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This Is Crazy

Stan Israel spent two days in a psych ward. There was just one little problem.

May 11, 1998
It's a busy day for Stan Israel. He mails a letter to the American Civil Liberties Union, explaining what happened. The same day, a judge issues a temporary restraining order against Israel's sister, prohibiting her from coming any closer than 500 yards from him. It's Israel's way of making sure his sister doesn't make any more calls.

He also visits Lutheran Medical Center to get his records. In almost every situation, a hospital must release records to a patient requesting them, but there is an exception: If medical personnel feel that the patient will harm himself or others as a result of receiving his records, they can turn him down. That's what the hospital did in this case.

Israel returns to work. But he feels as if his boss is treating him differently, and he resigns a week later.

At the end of May, the ACLU contacts Stan Israel.
It takes until August before a third-party reviewer concludes that Lutheran's release of Israel's records would be "unlikely to have a significant negative psychological impact on him."

In the fall of 1998, the ACLU's legal panel accepts Israel's case, and in November the organization begins trying to place it with a cooperating attorney. For a while, the ACLU spent some time exploring "whether the emergency-room physician, going on information from the sister, had enough information to hold him involuntarily, when at least one portion was refuted immediately--that he had been drinking," says ACLU legal director Mark Silverstein. "The police officers immediately knew that piece was inaccurate. Should that prompt extra caution in evaluating and relying on the rest of the information?"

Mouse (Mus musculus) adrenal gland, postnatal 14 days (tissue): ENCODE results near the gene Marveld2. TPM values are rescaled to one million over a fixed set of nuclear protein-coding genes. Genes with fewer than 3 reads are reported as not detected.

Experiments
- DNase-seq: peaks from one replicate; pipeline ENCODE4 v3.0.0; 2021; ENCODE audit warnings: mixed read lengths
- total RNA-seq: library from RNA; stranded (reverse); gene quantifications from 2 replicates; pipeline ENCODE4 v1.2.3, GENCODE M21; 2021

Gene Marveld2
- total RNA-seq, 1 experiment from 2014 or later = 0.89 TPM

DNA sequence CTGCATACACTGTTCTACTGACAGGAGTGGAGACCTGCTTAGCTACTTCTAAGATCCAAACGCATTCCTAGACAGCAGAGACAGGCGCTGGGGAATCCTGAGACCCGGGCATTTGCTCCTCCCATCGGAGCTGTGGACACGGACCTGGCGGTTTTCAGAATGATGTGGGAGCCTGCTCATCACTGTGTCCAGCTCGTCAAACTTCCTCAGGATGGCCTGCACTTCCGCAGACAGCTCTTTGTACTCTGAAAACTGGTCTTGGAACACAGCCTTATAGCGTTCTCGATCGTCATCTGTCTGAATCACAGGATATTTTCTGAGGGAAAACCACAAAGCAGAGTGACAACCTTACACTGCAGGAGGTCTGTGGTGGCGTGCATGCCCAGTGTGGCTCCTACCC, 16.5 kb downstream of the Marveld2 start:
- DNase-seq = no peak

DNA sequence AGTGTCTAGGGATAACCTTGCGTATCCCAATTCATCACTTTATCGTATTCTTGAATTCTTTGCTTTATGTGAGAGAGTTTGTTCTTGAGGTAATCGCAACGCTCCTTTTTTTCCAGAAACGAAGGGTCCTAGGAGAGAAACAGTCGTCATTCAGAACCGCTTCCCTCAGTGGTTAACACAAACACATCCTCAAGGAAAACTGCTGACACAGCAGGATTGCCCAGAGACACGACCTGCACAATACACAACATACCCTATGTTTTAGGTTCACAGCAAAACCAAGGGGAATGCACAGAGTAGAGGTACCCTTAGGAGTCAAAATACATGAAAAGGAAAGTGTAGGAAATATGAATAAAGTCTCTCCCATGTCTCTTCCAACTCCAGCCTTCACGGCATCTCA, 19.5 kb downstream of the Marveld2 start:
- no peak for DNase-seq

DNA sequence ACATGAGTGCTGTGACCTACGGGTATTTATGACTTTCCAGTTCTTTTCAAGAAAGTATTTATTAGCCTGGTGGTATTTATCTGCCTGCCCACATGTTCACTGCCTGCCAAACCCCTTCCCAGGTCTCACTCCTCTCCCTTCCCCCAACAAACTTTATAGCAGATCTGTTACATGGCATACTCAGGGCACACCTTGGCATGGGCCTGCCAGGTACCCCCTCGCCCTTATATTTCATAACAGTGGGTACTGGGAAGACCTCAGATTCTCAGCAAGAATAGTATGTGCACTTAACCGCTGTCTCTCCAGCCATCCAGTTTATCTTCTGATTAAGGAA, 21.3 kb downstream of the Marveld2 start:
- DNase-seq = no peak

But the ACLU dropped the case in May. "To the extent that lawsuit would be questioning the action of a physician who authorized the 72-hour hold, we felt we needed to talk to people in that exact professional specialty and get their opinion on it," Silverstein says. "We checked with two who felt they might have very well done the same thing."

Other doctors aren't so sure. "I don't know how they made that decision if he wasn't displaying any behavior that was a threat to himself or others," says Dr. Joan Laub, who runs a private practice that deals with the psychological fallout people endure when they've been in accidents or the victims of crime. Laub has placed patients on mental-health holds before but says she does so "rarely."

But Silverstein says the hospitals figure "it's better to be sued for false imprisonment than wrongful death. That might be good business."

Today Stan Israel lives with his girlfriend. Since he left Tru-Check, his employment stops have been brief: a few months on contract as a customer sales rep for a cable company, a stint at Just for Feet. Now he works at an auto-detailing shop and is trying to design Web pages. "I do have a problem holding a job," he says.

Recently, the members of Israel's family have begun talking to each other. The home of Israel and Beumer's parents was destroyed in the recent tornadoes in Oklahoma, and that has brought them a little closer--but only a little. Beumer "imagines it was quite frightening" for her brother to be locked up in a psych ward, but, she says, "there's no more that I can do for him. I'll have a clear, free conscience when he kills himself, 'cause I know I tried."

"It's ridiculous," Israel says of his experience. "You take their blood test, take their piss test, and you're nice to people, and they base it on hearsay. Something's wrong.

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